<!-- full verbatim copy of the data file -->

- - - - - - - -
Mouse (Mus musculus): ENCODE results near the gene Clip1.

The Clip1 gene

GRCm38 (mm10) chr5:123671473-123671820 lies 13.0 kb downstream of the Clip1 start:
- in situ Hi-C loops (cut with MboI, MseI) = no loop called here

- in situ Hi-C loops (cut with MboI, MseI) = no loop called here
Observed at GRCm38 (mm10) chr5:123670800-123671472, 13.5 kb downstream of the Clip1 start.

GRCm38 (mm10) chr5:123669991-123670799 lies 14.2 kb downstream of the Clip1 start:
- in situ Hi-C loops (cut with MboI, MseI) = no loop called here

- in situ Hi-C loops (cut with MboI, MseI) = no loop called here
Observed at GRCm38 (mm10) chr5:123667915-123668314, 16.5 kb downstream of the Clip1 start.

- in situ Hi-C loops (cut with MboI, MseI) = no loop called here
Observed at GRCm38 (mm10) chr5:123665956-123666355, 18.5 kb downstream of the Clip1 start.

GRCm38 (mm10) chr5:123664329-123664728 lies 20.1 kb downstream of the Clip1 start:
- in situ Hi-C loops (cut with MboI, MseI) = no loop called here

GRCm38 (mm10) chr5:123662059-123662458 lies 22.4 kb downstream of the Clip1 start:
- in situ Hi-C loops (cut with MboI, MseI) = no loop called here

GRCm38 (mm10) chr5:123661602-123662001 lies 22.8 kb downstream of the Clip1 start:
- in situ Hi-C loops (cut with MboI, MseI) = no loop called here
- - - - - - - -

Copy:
Mouse (Mus musculus): ENCODE results near the gene Clip1.

The Clip1 gene

GRCm38 (mm10) chr5:123671473-123671820 lies 13.0 kb downstream of the Clip1 start:
- in situ Hi-C loops (cut with MboI, MseI) = no loop called here

- in situ Hi-C loops (cut with MboI, MseI) = no loop called here
Observed at GRCm38 (mm10) chr5:123670800-123671472, 13.5 kb downstream of the Clip1 start.

GRCm38 (mm10) chr5:123669991-123670799 lies 14.2 kb downstream of the Clip1 start:
- in situ Hi-C loops (cut with MboI, MseI) = no loop called here

- in situ Hi-C loops (cut with MboI, MseI) = no loop called here
Observed at GRCm38 (mm10) chr5:123667915-123668314, 16.5 kb downstream of the Clip1 start.

- in situ Hi-C loops (cut with MboI, MseI) = no loop called here
Observed at GRCm38 (mm10) chr5:123665956-123666355, 18.5 kb downstream of the Clip1 start.

GRCm38 (mm10) chr5:123664329-123664728 lies 20.1 kb downstream of the Clip1 start:
- in situ Hi-C loops (cut with MboI, MseI) = no loop called here

GRCm38 (mm10) chr5:123662059-123662458 lies 22.4 kb downstream of the Clip1 start:
- in situ Hi-C loops (cut with MboI, MseI) = no loop called here

GRCm38 (mm10) chr5:123661602-123662001 lies 22.8 kb downstream of the Clip1 start:
- in situ Hi-C loops (cut with MboI, MseI) = no loop called here